The novel provoked great controversy in the Muslim community for what some Muslims believed were blasphemous references. They accused him of misusing freedom of speech. Pakistan banned the book in November 1988. On 12 February 1989, a 10,000-strong protest against Rushdie and the book took place in Islamabad, Pakistan. Six protesters were killed in an attack on the American Cultural Center, and an American Express office was ransacked. As the controversy spread, the importing of the book was banned in India and it was burned in demonstrations in the United Kingdom.
Meanwhile, the Commission for Racial Equality and a liberal think tank, the Policy Studies Institute, held seminars on the Rushdie affair. They did not invite the author Fay Weldon, who spoke out against burning books, but did invite Shabbir Akhtar, a Cambridge philosophy graduate who called for "a negotiated compromise" which "would protect Muslim sensibilities against gratuitous provocation". The journalist and author Andy McSmith wrote at the time "We are witnessing, I fear, the birth of a new and dangerously illiberal "liberal" orthodoxy designed to accommodate Dr Akhtar and his fundamentalist friends."
In mid-February 1989, following a violent riot against the book in Pakistan, the Ayatollah Ruhollah Khomeini, then Supreme Leader of Iran and a Shi'a Muslim scholar, issued a fatwa calling for the death of Rushdie and his publishers, and called for Muslims to point him out to those who can kill him if they cannot themselves. Although the British Conservative government under Margaret Thatcher gave Rushdie round-the-clock police protection, many politicians on both sides were hostile to the author. British Labour MP Keith Vaz led a march through Leicester shortly after he was elected in 1989 calling for the book to be banned, while the Conservative politician Norman Tebbit, the party's former chairman, called Rushdie an "outstanding villain" whose "public life has been a record of despicable acts of betrayal of his upbringing, religion, adopted home and nationality".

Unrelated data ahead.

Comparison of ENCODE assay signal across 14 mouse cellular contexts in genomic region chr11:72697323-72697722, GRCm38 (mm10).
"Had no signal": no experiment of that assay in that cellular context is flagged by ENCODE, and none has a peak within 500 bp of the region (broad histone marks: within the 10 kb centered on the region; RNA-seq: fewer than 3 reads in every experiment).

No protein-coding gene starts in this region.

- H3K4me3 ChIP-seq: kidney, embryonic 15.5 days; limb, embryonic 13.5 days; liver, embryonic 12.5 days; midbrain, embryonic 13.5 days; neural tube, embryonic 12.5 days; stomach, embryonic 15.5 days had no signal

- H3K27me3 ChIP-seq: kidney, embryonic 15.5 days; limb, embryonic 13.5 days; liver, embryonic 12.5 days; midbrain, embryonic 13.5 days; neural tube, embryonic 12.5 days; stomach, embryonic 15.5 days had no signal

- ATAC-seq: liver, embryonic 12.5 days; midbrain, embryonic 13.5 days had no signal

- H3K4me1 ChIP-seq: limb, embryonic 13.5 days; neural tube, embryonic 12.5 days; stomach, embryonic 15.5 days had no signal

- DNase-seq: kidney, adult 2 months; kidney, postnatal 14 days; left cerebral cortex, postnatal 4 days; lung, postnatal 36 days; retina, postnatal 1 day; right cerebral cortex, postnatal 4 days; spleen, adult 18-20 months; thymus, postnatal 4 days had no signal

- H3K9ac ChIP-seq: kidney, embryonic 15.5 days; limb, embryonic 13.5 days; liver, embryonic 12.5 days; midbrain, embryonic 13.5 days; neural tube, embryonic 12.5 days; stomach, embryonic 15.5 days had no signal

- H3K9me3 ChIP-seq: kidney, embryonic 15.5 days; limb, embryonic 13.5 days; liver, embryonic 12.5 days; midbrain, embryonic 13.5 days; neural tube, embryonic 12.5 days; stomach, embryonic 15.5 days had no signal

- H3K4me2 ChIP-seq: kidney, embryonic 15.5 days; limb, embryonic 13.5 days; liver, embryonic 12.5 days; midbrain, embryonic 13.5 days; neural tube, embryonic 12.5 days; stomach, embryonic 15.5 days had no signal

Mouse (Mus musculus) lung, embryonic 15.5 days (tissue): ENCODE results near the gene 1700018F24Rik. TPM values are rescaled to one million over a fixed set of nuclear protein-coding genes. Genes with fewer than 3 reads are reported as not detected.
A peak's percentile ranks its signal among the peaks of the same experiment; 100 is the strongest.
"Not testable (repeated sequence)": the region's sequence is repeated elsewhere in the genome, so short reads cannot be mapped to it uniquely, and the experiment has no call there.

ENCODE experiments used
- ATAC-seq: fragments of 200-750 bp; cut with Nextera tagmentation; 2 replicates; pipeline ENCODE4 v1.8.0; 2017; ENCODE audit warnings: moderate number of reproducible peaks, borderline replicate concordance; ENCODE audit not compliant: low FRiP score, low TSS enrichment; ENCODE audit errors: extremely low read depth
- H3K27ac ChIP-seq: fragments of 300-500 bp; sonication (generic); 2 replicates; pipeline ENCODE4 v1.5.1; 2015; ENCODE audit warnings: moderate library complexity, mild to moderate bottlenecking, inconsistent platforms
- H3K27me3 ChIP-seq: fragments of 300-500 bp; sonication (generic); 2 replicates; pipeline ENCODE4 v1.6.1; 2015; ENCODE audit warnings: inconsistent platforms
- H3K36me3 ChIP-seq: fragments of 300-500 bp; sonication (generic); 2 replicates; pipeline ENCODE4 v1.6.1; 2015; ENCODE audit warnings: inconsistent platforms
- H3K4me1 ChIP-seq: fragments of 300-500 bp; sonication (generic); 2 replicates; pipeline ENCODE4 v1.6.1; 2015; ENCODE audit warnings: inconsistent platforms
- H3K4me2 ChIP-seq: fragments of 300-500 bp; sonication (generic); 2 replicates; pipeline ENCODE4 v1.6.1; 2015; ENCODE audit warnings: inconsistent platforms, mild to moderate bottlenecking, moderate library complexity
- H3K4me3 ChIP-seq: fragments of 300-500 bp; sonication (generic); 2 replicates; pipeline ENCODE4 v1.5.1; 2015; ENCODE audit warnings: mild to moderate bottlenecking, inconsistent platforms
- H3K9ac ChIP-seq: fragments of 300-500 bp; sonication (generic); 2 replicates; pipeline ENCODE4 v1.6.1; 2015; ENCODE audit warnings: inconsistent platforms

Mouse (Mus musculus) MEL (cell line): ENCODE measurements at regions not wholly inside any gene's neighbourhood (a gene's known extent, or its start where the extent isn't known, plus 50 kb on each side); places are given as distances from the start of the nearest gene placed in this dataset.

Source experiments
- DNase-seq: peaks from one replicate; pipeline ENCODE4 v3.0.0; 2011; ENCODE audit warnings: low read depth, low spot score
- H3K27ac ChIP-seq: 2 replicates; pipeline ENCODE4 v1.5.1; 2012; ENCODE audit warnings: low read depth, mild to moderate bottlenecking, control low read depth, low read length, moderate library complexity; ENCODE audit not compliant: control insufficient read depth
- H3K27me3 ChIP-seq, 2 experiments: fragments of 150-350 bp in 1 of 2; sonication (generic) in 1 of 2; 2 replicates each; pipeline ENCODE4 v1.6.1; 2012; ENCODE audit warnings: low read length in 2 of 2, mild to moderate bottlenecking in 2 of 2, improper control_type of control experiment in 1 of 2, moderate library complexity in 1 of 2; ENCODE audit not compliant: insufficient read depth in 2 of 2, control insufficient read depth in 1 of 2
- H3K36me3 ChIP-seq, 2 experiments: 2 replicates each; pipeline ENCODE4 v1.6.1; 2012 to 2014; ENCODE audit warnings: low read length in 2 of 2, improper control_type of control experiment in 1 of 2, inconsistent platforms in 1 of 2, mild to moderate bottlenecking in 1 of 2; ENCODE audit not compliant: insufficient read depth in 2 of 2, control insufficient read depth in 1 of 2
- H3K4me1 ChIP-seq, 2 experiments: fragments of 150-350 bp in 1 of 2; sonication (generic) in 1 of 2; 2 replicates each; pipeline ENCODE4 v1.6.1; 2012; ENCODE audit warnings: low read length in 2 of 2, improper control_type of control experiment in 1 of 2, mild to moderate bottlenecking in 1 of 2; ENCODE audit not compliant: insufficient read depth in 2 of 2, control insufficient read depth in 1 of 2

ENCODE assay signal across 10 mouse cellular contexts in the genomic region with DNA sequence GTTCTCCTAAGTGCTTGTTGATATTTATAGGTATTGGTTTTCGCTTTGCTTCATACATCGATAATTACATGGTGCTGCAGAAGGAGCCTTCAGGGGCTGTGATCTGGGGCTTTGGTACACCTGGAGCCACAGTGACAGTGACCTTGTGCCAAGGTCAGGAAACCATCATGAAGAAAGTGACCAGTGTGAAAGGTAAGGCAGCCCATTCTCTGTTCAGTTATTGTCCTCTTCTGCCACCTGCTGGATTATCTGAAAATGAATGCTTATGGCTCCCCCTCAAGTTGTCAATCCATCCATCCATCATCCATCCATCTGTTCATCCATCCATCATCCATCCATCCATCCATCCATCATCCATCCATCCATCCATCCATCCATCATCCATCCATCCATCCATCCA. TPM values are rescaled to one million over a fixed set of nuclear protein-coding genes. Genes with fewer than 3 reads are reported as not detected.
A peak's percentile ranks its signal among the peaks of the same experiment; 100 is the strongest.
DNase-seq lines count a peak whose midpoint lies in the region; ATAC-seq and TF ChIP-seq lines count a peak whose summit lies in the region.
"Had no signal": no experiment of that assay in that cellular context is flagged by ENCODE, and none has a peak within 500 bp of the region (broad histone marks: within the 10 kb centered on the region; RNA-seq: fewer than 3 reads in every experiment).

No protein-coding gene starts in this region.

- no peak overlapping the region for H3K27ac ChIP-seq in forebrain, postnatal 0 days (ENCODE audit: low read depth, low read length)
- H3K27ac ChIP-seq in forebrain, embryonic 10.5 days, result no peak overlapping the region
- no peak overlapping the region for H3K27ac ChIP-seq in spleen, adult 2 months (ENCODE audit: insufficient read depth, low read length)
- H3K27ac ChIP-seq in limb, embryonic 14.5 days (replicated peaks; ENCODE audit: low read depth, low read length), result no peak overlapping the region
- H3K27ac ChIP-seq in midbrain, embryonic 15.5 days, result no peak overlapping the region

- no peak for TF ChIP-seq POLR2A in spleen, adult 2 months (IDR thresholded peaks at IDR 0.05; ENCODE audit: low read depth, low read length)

Journalist Christopher Hitchens staunchly defended Rushdie and urged critics to condemn the violence of the fatwa instead of blaming the novel or the author. Hitchens understood the fatwa to be the opening shot in a cultural war on freedom.
Despite a conciliatory statement by Iran in 1998, and Rushdie's declaration that he would stop living in hiding, the Iranian state news agency reported in 2006 that the fatwa would remain in place permanently since fatwas can only be rescinded by the person who first issued them, and Khomeini had since died.
Violence, assassinations and attempts to harm
With police protection, Rushdie escaped direct physical harm, but others associated with his book have suffered violent attacks. Hitoshi Igarashi, his Japanese translator, was stabbed to death on 11 July 1991. Ettore Capriolo, the Italian translator, was seriously injured in a stabbing in Milan on 3 July 1991. William Nygaard, the publisher in Norway, was shot three times in an attempted assassination in Oslo in October 1993, but survived. Aziz Nesin, the Turkish translator, was possibly the intended target in the events that led to the Sivas massacre on 2 July 1993 in Sivas, Turkey, which resulted in 37 deaths.
In September 2012, Rushdie expressed doubt that The Satanic Verses would be published today because of a climate of "fear and nervousness".
In March 2016, PEN America reported that the bounty for the Rushdie fatwa was raised by $600,000 (£430,000). Top Iranian media contributed this sum, adding to the existing $2.8m already offered. In response, the Swedish Academy, which awards the Nobel prize for literature, denounced the death sentence and called it "a serious violation of free speech". This was the first time they had commented on the issue since publication.